Omaha, USA, July 24, 2015 – Miyu Nagaoka might be currently competing at the FIVB Volleyball World Grand Prix Omaha 2015 with Japan, but this is just one of several big events for the 23 year-old over the next year or so.
The Hisamitsu Springs star is her team’s second highest scorer with 22 points - currently behind young up-and-comer on Sarina Koga on 28 - but given her experience, which includes almost 90 matches for Japan, she is helping provide some guidance for the relatively inexperienced side they have here.
However, that youth and exuberance has had a positive impact on the team, despite the fact that they are yet to win a set.
“Unfortunately Japan has been losing,” she said. “But I’m enjoying competing against other teams around the world.
“Even though many players are a lot younger, once they are on court, it doesn’t matter. They are actually bringing that young energy to the team and that is making us better.”
For a team that can boast the likes of captain Saori Kimura, Erika Araki and Yukiko Ebata, coach Masayoshi Manabe has chosen to blood some new players during this year’s campaign.
Although they are unlikely to win a medal in Omaha, the experience for Nagaoka is a great one ahead of the FIVB Volleyball World Cup Japan 2015 later this year. It will be the first time the Fukuoka-born outside hitter will compete at the tournament. However she is hoping to draw on her experience from last year’s FIVB Volleyball Women’s World Championship Italy 2014 where Japan finished seventh and is trying not to concentrate on her tournament debut.
“Even though this is the first World Cup for me, there is no room to think about that. I am a representative for Japan and I want to keep pulling the team to a better place. That is my ultimate goal with this team.”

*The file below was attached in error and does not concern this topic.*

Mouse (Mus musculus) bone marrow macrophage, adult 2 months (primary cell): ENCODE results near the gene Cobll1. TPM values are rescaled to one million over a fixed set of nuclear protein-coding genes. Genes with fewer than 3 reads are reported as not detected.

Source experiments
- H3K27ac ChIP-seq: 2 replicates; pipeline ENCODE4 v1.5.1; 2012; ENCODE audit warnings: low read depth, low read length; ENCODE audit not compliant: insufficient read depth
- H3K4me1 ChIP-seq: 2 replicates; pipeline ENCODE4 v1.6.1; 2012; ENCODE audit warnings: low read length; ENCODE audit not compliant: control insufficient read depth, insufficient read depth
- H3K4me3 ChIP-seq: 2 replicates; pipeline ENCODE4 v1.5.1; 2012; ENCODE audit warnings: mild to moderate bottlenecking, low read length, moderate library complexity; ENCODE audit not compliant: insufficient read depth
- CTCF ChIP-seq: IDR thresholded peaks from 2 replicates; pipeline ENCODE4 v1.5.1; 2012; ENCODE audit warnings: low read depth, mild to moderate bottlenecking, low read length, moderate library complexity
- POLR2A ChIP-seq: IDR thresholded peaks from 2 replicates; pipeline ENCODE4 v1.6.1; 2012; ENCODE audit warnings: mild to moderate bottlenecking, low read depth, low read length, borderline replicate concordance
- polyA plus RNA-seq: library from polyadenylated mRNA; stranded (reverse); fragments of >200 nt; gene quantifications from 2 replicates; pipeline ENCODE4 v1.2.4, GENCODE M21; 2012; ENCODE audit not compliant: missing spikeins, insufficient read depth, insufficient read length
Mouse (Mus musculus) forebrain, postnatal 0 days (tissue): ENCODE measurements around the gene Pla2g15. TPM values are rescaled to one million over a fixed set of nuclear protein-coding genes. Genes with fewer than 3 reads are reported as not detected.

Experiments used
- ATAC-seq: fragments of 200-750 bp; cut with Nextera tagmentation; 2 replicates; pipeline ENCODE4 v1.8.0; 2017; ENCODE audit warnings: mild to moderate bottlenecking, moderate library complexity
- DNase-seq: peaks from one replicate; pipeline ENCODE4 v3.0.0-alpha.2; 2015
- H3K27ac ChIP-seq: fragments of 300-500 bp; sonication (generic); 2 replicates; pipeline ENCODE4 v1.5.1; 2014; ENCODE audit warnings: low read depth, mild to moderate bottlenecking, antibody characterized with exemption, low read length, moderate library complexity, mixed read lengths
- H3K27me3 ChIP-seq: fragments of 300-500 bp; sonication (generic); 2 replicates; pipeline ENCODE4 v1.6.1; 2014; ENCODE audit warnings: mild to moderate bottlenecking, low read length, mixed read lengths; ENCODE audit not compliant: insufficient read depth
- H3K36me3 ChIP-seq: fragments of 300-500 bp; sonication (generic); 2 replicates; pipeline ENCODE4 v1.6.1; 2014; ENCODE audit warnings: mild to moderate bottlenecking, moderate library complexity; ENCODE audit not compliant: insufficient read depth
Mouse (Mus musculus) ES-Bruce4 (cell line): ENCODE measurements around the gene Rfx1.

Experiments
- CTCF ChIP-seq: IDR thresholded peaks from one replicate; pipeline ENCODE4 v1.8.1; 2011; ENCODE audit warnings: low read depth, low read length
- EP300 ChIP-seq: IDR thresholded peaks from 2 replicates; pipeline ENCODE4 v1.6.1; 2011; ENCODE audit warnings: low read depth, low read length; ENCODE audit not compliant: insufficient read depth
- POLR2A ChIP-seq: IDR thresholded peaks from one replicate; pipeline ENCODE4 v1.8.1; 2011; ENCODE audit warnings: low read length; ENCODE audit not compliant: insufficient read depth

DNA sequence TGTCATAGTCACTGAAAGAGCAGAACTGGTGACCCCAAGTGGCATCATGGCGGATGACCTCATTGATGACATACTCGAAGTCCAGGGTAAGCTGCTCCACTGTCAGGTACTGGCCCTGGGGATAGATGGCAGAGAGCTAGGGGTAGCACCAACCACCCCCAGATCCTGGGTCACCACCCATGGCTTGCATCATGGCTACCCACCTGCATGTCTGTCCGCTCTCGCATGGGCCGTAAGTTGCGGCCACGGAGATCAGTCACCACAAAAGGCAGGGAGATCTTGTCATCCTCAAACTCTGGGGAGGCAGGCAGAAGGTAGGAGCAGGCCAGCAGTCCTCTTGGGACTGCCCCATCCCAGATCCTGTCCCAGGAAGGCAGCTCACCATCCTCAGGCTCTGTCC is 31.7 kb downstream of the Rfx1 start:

The World Cup has been held in Japan for every edition since 1977. That was the same year Japan last appeared on the podium. They finished second on that occasion and will have to match that in 2015 should they want a coveted berth at the Rio 2016 Olympic Games.
Volleyball is hugely popular in Japan, with fans flocking to arenas for many FIVB events. Nagaoka is hoping to absorb some of that home support for the competition when it takes place from September 8 to 23.
“I think the crowd will be a very big advantage and I’m really hoping to use that.
“Having such great home support helps you grow even stronger and bigger. That energy will be really important to our performance on the court.”
It is a grueling schedule however, one of the toughest in volleyball.
The women’s tournament will take place across 17 days with each team playing 11 matches each. Recovery can mean the difference between winning and losing, something not lost on the 1.79 metre tall Nakaoka.
“We really focus on recovery. I talk with my trainer on the team and will get a massage after every match.
“Each meal plays a very important role as well.
“What also really helps are having ice baths. It can be very cold though! Lucikily it is just the legs, not the whole body. It still is freezing!”
A good result at the World Cup would lead to Rio 2016 as well. Japan won bronze in London 2012, just before Nagaoka’s time with the squad. She is far from shy about her ambitions for the tournament however.
“The main goal would be to be number one in Rio next year. But to get to that stage we need to concentrate just on World Cup right now.”
And four years after Rio is Tokyo. With the logo unveiled just yesterday, five years out from the event, excitement is already building in Japan.
“The logo is really cool! It really represents Japan with the colours and the look.
“I’d love to be there, but I don’t know what will happen in the future. But I would definitely love to be there.”